Vu de Berkeley
On Wednesday afternoons, I teach creative writing to young people. I carry my class supplies in a canvas tote bag that sports the phrase “poetry keeps” in a burgundy serifed font, once across the front and once across the back. There’s no design apart from the words, this phrase that reminds me of why I write and why I teach.
This fall, I have been tutoring two pre-teen Korean girls who moved to the United States a few years ago. Each week, I incorporate a poem into my lesson. We’re just embarking on our journey into American poetry, mostly from the last century, and so far each girl has found something that moved her.
We read through a few different poets before I pulled from my tote bag a voice that spoke to me when I was their age, Langston Hughes. After reading “The Negro Speaks of Rivers,” one of the girls leaned back in her chair, and looked at me. “Whoa,” she said. I smiled at her, “I know.” We had been talking about watershed moments, life-changing moments, those instants, small and large, that change the way you think about something. We had been talking about history, about roots, and how experiences shape a person.
When I asked the younger girl about the poem she has liked best so far, the answer was Robert Frost’s “Stopping by Woods on a Snowy Evening.” She said that she feels like that last line a lot of the time: And miles to go before I sleep. I am often surprised by which poems connect with a student, but it’s my favorite personal challenge to find the poem that will make them go, “Whoa.” I know by heart the first poem that made an impression on me when I was a child: “Dreams” by Langston Hughes. It still carries depth and meaning for me, and it opened the door to metaphor and poetic language as a means of understanding and expression. There’s a poet out there for everyone; you just have to find the right poem at the right time.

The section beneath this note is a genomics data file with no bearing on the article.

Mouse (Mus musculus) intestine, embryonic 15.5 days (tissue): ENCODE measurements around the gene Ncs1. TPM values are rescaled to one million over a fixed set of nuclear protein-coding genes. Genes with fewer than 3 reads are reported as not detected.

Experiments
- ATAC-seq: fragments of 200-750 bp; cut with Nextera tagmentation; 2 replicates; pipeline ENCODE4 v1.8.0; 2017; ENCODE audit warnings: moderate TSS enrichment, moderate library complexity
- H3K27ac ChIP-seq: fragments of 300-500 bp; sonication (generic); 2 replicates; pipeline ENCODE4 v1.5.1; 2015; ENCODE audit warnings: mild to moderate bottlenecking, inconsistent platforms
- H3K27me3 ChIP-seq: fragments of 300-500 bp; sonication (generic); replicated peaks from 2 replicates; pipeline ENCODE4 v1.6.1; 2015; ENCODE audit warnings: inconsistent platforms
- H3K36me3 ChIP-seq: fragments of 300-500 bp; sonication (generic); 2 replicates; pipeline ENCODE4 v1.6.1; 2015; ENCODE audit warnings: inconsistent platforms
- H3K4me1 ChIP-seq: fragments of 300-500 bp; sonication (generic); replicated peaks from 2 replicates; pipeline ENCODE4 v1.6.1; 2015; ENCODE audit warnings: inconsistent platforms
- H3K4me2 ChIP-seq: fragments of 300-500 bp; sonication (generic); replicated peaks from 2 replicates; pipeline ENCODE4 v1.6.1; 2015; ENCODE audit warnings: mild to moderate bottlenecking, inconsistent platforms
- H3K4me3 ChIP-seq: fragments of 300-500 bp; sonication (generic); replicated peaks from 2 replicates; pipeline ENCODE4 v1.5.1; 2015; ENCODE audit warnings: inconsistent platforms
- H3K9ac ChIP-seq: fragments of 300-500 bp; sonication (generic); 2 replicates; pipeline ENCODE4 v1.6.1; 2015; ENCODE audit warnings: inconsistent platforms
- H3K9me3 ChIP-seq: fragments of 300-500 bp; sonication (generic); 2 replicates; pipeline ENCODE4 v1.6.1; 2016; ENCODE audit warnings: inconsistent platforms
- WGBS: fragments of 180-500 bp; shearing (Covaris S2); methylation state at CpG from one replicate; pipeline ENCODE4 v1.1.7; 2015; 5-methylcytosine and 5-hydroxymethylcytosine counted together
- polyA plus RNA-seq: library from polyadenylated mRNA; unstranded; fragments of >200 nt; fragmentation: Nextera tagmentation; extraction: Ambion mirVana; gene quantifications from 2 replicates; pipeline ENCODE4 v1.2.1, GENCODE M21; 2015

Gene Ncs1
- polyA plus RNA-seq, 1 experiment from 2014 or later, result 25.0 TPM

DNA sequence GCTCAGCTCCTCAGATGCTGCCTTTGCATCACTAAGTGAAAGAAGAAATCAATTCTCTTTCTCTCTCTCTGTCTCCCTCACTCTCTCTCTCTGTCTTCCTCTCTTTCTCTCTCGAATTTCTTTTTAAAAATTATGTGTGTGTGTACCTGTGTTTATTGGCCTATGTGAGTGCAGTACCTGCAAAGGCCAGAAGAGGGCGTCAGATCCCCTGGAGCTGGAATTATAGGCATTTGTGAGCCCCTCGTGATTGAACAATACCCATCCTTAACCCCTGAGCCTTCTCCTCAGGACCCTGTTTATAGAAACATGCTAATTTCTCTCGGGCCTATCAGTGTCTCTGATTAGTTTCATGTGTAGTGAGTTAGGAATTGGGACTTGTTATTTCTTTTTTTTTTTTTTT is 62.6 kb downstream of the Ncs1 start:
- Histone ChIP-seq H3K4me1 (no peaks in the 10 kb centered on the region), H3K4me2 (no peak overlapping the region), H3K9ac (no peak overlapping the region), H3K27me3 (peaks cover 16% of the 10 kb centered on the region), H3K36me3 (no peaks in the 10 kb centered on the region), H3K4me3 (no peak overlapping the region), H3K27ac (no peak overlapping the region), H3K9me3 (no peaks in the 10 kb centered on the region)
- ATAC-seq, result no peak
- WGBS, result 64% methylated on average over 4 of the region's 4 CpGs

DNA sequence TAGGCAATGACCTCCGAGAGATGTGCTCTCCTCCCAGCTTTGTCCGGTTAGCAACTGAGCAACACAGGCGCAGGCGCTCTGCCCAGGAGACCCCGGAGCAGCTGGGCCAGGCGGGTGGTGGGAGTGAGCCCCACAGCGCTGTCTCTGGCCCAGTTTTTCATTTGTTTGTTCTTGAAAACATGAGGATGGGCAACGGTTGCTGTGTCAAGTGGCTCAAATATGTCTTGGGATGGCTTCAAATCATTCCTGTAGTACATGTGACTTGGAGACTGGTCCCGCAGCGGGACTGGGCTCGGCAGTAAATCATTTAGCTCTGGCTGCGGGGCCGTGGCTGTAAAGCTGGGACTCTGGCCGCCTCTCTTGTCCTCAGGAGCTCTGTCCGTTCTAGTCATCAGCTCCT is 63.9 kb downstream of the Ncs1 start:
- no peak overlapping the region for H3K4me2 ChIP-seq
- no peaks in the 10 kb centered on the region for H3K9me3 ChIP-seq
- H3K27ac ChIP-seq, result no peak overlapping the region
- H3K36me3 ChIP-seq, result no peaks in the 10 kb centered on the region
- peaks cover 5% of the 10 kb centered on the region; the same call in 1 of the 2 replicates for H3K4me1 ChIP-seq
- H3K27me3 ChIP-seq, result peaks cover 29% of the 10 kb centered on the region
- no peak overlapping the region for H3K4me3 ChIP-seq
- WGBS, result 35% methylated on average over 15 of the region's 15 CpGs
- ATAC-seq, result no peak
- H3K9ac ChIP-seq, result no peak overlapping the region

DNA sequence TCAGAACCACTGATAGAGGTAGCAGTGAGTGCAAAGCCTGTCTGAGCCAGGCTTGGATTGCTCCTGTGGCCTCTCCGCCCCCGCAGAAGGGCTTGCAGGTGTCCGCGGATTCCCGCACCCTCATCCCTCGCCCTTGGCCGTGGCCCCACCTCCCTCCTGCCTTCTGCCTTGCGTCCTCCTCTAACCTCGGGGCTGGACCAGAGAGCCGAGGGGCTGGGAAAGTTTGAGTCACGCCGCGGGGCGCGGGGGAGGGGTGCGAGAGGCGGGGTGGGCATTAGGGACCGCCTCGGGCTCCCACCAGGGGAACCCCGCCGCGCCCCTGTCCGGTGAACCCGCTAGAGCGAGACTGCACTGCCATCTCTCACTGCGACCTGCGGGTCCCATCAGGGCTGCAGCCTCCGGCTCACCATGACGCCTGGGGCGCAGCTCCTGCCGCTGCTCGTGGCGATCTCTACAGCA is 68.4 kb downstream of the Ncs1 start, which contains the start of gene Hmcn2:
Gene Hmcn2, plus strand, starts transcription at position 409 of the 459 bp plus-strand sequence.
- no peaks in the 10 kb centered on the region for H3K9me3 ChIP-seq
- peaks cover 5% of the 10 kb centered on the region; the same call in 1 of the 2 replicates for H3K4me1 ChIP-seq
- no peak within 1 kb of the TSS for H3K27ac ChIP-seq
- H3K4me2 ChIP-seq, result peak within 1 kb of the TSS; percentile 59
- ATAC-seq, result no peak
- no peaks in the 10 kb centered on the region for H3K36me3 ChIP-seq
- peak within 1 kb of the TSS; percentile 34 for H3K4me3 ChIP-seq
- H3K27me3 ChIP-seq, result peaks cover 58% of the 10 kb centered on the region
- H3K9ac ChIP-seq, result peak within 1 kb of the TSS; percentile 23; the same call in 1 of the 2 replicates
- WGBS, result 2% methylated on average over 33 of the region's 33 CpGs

In that way, reading poetry is an act of openness. When I browse the poetry shelves of a bookstore, my fingers tingle with anticipation. I open the book and my mind at the same time, looking forward to what I’ll find in the pages before me. Poetry is a place where there is no single right answer; it is a meditative and ever-changing space where people can take risks, dive into the unknown, or re-evaluate the familiar. The greatest reward in reading poetry is in the sense of discovery it gives me. And when I teach a poem and see my students connect with the words of someone who lived and wrote decades before they were born, I am filled with awe and satisfaction. Language holds power. It can bring people together.
Poetry keeps. It won’t spoil. You never lose it; it will wait for you even if you neglect it for a while. There is always more to read, more to think about. When you discover writers who spark something in you, their words enrich and change you. Poetry keeps me engaged in life, keeps me thinking about how things work, what they mean. Poetry keeps people connected through a means of discourse that bridges distance and time. Poetry keeps stories alive; it keeps perspective in its lines, and it encourages analysis. Poetry keeps exploration in the everyday.
Every lesson is an opportunity to influence the kind of people my students will become. I hope that my students become people who pay attention to the world around them, who pay attention to language, who like to think things through, who don’t give up when something is confusing or challenging, people who find satisfaction in learning and the exploration of ideas. I hope that poetry keeps bringing together writers and readers. May it keep wonder and discovery present in our days.